Operators baffled by new technology

Written by on April 1, 2015 in Opinion with 1 Comment

Office worker with eye painWe love surveys at DisruptiveViews. There are the ones that present a well thought through business case for investment in IT, which will result in significant opex savings. There are the ones that put a value on a big opportunity and present ways of grabbing it. Then there are the ones that contradict themselves. Or at least the sample seems to. One such is the annual Telecoms.com one.

The sample is significant at over 2,000 communications professionals. The make up of the sample is spot on. The survey clearly represents the views of the telecoms operators globally. And it is well done by Telecoms.com.

The conclusion is that operators are confused.

In answer to the question ‘what are the primary means of competitive differentiation among the mobile operators in your market?’ (select three), the top choice was network quality/coverage. This is a) not surprising – without network coverage you do not have a business and b) probably should not even be an option in a survey like this. (It would also be nice if it was that important that operators in apparently developed economies like the UK would actually do something about it.)

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What is amazing about this question is that customer service, which surely should be a massive focus for operators was chosen by less than half the sample. Maybe this is because operators are too busy trying to find the ‘silver bullet’ to concentrate on their customers. As one operator – not from this survey – said, “we spend a lot of time wondering how to differentiate ourselves, think we have it, go to a conference to see how we are doing, and find everyone else has come up with the same idea. It is not easy.”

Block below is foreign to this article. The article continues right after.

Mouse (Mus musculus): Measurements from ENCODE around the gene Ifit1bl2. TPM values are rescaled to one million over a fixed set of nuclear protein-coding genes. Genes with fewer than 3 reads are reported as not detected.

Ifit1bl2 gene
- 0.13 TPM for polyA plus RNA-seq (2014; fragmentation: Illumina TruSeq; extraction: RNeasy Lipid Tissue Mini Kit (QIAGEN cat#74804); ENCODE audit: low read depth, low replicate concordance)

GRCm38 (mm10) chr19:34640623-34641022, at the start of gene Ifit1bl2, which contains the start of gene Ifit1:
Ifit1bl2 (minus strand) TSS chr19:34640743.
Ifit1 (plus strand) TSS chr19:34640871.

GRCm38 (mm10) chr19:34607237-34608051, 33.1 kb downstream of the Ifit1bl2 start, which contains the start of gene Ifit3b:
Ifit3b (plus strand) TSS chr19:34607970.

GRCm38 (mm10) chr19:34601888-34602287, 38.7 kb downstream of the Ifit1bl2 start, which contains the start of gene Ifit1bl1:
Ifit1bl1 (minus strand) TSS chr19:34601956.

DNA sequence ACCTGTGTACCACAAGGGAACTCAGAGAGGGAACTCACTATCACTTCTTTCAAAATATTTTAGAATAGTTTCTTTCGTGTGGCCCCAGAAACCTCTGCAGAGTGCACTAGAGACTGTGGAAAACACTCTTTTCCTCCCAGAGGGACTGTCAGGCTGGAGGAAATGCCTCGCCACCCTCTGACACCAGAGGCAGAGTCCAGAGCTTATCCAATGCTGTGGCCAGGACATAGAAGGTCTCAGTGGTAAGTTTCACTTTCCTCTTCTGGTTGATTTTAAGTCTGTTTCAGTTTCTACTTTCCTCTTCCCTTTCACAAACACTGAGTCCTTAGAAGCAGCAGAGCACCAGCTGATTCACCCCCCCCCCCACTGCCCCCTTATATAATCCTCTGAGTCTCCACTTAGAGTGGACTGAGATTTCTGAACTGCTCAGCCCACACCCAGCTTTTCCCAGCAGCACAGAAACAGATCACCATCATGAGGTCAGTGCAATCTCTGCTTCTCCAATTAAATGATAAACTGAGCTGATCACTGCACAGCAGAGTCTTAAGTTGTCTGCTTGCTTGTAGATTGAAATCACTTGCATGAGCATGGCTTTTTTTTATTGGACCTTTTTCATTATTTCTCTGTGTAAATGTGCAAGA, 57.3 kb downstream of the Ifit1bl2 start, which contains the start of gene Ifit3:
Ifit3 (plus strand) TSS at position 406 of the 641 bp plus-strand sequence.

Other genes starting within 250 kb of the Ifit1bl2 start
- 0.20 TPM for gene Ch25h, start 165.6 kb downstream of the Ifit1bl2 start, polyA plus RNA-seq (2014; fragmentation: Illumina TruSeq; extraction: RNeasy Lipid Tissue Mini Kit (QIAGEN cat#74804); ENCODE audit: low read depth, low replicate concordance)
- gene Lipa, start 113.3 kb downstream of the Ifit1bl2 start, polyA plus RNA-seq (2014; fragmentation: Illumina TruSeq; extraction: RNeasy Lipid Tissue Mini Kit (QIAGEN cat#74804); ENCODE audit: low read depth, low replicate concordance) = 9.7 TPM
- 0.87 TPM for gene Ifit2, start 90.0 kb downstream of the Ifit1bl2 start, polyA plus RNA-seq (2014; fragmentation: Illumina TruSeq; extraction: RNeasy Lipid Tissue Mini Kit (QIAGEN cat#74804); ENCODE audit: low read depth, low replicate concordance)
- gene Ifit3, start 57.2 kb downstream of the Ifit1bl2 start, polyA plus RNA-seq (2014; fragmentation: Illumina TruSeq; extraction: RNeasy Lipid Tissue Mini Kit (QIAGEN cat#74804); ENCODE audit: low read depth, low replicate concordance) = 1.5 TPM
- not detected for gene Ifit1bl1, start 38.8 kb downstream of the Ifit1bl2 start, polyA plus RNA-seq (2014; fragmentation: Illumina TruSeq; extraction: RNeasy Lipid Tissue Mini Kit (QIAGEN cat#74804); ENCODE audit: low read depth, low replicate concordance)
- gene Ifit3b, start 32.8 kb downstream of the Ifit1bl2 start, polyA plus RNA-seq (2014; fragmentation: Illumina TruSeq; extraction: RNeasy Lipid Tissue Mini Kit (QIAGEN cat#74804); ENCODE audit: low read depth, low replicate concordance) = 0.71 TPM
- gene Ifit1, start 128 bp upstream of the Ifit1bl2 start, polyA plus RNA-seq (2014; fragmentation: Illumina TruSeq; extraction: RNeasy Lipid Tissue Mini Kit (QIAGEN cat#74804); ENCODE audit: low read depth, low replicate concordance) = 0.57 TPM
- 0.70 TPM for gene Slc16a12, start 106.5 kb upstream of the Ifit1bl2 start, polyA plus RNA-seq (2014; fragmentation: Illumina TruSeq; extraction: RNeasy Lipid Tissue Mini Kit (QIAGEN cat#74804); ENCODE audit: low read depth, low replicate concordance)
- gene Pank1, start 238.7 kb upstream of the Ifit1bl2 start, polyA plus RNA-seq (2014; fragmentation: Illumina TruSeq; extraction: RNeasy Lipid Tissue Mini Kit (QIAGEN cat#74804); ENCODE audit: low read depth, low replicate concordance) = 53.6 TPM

Right down the list of differentiators are ‘content partnerships’ and ‘carrier billing.’ These are two (out of five) areas where we believe operators must now focus to survive and thrive. One of them, IoT, was not even on the list – and yet IBM is just about to invest $3 billion in an IoT unit.

What makes this funny is that when it comes to asking the sample about which services they are planning to deploy or upgrade in the next 12 months, just over half said ‘customer management.’ And yet less than half of them said that it is a differentiator.

Even if you gloss over that slightly weird mis-match, the gap between those that think content partnerships are a differentiator (just ten percent) and the 67 percent that ‘believe that bundling offers from content providers such as video and music services, is a serious consideration for new revenue generating services’ things become surreal.

The conclusion has to be, at least in our opinion, that operators do not really know which way to go and are investing in new technology as a way of avoiding the decision, while keeping shareholders quiet.

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About the Author

About the Author: Alex was Founder and CEO of the Global Billing Association (GBA), a trade body focused on the communications sector. He is a sought after speaker and chairman at leading industry conferences, and is widely published in communications magazines around the world. Until it closed, he was Contributing Editor, OSS/BSS for Connected Planet. He is publisher of DisruptiveViews and previously BillingViews. .


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  1. Ravi says:

    Agree with the observations, option 1 is a non-option given we now have porting in almost all countries.Content partnership and IoT are definitely the top two revenue enablers in the near future.Also service innovation is an option that a CSP can do nothing about(if it is truly service delivery), the option multiplay offerings should have covered this. I have been working with Telcos as part of RFPs and do realize that they do not know what they want and there is a clear disconnect between IT and core business in every Telco ecosystem.

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